An Interview with Michael Trussler

CS: Here’s a craft-bound question, Lyric Poet. There are two devices you use that are rarely deployed outside avant-garde texts. One is actually setting down within lines the slash; the other is a line broken over a section break. These bold manoeuvres work for me, but in ways I find difficult to quantify. What might be their intended effects, and what led you to decide on them?

MT: Bold? I wish. When I look around me, I see a spray of pigeon feathers. These devices are meant to slow the reader’s eye down, offer certain lines that contain a variety of textures, even gradations, of meaning, sensibility, and emotion. Poems can be very messy things; and they’re stubborn, too. As you well know, a poem is often a squabble of voices, each demanding its insistent time-overlording-space. You’re lucky if you can find anything.

Forgive me for sounding disingenuous, but I have enormous trouble with the purported distinction between the avant-garde and, what, the traditional? Sure, Dan Tysdal looks and sounds different than Louise Glück. But what they’re after is utterly similar. I don’t like the conflict between so-called experimental writing and the traditional. All literary writing is earned. Line by line. What I mean here is that, if my sensibility moves closer to Rimbaud than Tennyson, I continuously return to both Larkin and Ashbery because, just like Beckett and Kunitz, each requires that the reader enter into whatever a line tries to hold. You learn from everyone. The problem always becomes what you actually do on the page.

I completely agree with Eliot regarding tradition. No evolution of art. None. All our human actions are the vomit and tears on the cave’s closest wall. And no one will ever catch hardly any of it. To me, what matters is juxtaposition. A single paragraph by Mavis Gallant can detonate further than anything by each Dadaist.

A big thank you, though, for noticing the line breaks and punctuation. That said, to be a writer in the 21st century and ponder punctuation is, in some ways, quite strange. For much of English literature, such devices didn’t exist. A poem that forms me is the Anglo-Saxon “The Wanderer,” and in it, punctuation is meaningless. But Eli Mandel showed me how Charles Olson could use a “/” for considerable effect. (Spreading lines over section breaks was something that I played around with on my own.) You use what’s available. And delight in this. I’ve spent several hours worrying about punctuation for a single line.

Two more things: first is epistemological. The use of the “/” and the technique of breaking lines over sections is meant to embody a fundamental skepticism. Even though I’ve written a book of short stories, I don’t believe that continuity has much validity in an epistemological sense. Partially, then, the section breaks are meant to embody the fundamental cut of discontinuity that is our everydayness. Second, much poetry works by the eye. I love how poems work line by line and how each poem is never able really to know how its lines might work.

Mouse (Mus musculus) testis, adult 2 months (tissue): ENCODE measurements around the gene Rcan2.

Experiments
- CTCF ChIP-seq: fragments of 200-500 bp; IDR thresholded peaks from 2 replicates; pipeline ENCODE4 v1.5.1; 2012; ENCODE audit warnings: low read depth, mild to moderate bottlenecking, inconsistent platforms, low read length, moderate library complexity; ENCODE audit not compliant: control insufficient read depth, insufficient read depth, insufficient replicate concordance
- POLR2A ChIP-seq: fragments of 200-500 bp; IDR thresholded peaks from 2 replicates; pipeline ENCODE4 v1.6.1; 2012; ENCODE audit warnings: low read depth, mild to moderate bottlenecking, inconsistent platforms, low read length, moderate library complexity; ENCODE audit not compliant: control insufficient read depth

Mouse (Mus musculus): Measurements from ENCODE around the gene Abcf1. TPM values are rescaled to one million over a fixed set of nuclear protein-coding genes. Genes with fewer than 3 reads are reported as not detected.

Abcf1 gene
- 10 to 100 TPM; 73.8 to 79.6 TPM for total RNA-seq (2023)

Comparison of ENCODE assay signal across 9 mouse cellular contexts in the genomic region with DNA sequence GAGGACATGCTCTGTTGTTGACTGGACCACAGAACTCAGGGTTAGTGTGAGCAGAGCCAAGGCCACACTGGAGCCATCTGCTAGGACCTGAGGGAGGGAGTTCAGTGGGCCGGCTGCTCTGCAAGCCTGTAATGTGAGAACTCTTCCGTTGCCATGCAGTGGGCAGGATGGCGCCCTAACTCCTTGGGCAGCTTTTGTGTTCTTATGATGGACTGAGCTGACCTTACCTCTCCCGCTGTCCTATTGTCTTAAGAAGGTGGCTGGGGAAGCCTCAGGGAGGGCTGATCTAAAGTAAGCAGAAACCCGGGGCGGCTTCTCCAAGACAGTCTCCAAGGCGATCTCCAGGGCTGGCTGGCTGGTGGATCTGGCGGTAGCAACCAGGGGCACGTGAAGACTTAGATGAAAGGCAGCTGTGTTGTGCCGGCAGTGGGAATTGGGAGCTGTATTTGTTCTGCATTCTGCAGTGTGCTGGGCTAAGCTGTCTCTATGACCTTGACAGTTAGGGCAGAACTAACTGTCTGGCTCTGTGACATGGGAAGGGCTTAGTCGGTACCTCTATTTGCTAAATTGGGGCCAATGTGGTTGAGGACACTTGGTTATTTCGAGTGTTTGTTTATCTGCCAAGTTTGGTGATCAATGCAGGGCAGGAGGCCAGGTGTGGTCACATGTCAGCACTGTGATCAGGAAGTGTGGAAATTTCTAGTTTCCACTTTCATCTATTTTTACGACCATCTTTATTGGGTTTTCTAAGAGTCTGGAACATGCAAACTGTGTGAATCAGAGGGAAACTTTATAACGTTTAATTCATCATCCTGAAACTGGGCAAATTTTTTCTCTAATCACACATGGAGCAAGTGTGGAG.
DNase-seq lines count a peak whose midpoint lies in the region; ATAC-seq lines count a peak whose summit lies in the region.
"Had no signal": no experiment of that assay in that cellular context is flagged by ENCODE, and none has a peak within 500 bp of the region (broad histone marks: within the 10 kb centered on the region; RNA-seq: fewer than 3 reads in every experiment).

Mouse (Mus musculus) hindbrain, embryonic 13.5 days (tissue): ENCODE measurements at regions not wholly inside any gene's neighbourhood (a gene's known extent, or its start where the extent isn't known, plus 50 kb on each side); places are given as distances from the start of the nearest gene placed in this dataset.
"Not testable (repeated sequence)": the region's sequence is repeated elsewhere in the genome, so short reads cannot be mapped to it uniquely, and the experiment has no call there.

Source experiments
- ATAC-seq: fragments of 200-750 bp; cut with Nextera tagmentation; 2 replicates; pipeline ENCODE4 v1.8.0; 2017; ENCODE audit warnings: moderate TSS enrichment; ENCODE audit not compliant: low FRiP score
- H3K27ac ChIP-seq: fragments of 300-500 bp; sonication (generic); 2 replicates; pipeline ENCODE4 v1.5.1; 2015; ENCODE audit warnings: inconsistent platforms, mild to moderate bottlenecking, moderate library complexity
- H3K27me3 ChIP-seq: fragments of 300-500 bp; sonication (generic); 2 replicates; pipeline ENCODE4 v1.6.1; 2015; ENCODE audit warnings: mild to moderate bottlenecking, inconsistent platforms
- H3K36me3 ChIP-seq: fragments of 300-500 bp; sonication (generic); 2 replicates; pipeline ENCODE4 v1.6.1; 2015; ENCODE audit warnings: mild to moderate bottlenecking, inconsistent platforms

CS: Michael, are you any sort of subscriber to a homogenous spirituality? There seems to be an abiding theological tussle in your poems, but it’s conflicted, at times possibly hedged. There’s a lot of manifest Christianity reflected throughout Accidental Animals, but also a bunch of sly, droll, dour, and smart jests about the idea of omniscience. “Nothing remembers the continuous,” the opening line in “Adumbration,” struck me in this regard.

Are you working your way through this conflict as a means toward inculcating pantheism?

MT: No pantheism, sorry, none. I’m a complete atheist. I wish it were otherwise — not that I wish I could be religious — I wish the world was constituted in such a way that some sort of Divinity would be coherently present. But it doesn’t appear to be so.

As I write this to you, on my left is a reproduction of Diego Velázquez’s painting El Cristo Crucificado; on my right is an unidentified photo of Franz Kafka. Between them, our hearts might grind. Our species doesn’t know much. Religion and art do reasonably well at trying to articulate what’s basic: how should we treat each other and ourselves? What does it mean to watch? What does it mean to want to be seen? How is it that fear and pain happen? Can we face death with dignity? But both religion and art fall apart at the end, as everything does. Because what we want most — for our children not to die — we can’t make happen.

Back to Plato: “In the likeness of what animal was the world made?”

An accidental one.

As intelligent beings, we desire to be beyond the material world, but we can’t be. We are so funny. We all know, we’ve always known that the grave is the end, each of us, and we’ve also always known that the world won’t fall apart without us — and yet, we can’t accept any of this at all. In a very small and large way, on occasion, I admire our species for this propensity for denial. But this denial can be dreadfully harmful. People keep killing people because they fear reality. We can never sufficiently understand that reality doesn’t care about us. If we continuously return to Plato to help formulate thought, Euripides always wins.

Here’s a gentle ha! ha! My parents were irresponsible when they didn’t send me to a psychiatrist when a neighbour once informed them of the G.I. Joes I’d crucified on hockey sticks back in the woods. I was, maybe, eight.

You work with what you have.

I am a citizen of the West. The conversation I engage by necessity speaks within Greece, Israel, whatever Christianity means, the long and slow and continuous discovery of Reason, and, as someone formed by the 20th century, the Holocaust. The attempt to reach beyond human disaster. On that latter note, Accidental Animals can’t stray more than a few moments from the Second World War.

This interview is excerpted from a longer piece published in CV2.